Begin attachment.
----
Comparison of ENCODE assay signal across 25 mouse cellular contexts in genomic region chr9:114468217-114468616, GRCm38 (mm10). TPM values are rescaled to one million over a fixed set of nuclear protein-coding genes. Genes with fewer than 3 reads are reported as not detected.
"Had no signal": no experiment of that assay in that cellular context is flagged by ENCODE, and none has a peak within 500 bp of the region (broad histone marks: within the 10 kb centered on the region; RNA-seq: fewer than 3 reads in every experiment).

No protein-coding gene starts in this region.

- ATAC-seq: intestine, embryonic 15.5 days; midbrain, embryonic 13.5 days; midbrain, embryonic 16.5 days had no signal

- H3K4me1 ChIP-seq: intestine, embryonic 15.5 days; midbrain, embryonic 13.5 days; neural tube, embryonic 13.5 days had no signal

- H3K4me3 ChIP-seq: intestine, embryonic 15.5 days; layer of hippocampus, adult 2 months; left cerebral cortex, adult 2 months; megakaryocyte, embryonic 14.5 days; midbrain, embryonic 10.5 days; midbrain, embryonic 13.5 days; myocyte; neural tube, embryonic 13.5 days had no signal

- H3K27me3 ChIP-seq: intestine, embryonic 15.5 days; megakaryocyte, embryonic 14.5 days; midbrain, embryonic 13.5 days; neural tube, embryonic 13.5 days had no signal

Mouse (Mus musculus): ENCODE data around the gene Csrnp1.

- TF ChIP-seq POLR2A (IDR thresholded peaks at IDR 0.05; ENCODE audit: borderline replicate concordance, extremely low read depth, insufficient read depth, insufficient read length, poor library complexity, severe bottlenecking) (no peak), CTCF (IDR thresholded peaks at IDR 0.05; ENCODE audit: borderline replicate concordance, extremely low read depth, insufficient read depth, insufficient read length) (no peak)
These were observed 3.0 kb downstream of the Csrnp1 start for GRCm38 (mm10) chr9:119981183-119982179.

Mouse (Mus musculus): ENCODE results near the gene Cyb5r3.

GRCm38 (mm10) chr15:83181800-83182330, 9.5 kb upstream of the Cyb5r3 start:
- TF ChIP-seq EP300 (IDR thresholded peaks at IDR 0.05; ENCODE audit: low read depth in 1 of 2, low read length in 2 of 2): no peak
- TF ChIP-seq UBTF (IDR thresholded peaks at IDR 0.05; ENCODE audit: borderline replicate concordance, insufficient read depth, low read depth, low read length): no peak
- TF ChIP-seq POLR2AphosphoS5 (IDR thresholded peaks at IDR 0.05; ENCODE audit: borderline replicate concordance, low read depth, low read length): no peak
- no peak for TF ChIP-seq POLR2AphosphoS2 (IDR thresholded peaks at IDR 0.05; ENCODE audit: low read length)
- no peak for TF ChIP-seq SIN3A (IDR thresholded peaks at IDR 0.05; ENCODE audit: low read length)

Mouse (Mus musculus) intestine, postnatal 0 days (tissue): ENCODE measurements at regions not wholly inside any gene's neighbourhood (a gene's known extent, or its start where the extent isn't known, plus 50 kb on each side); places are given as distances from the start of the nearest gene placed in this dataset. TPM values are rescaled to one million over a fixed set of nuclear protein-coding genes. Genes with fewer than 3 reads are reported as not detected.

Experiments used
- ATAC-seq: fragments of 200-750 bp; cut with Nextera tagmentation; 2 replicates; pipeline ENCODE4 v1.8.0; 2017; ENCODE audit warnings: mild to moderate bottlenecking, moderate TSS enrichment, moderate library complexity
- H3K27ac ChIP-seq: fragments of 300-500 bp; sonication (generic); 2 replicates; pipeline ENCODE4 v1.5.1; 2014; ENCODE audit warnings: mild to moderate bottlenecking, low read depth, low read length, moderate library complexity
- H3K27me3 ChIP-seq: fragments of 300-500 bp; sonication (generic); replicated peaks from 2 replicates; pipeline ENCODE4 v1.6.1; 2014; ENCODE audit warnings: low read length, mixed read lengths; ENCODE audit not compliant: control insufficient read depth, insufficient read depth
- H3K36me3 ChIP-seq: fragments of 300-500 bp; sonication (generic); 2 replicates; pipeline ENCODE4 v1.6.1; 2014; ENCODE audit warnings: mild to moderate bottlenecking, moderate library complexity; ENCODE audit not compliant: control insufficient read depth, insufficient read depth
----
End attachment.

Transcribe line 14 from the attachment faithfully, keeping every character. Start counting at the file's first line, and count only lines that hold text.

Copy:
- TF ChIP-seq UBTF (IDR thresholded peaks at IDR 0.05; ENCODE audit: borderline replicate concordance, insufficient read depth, low read depth, low read length): no peak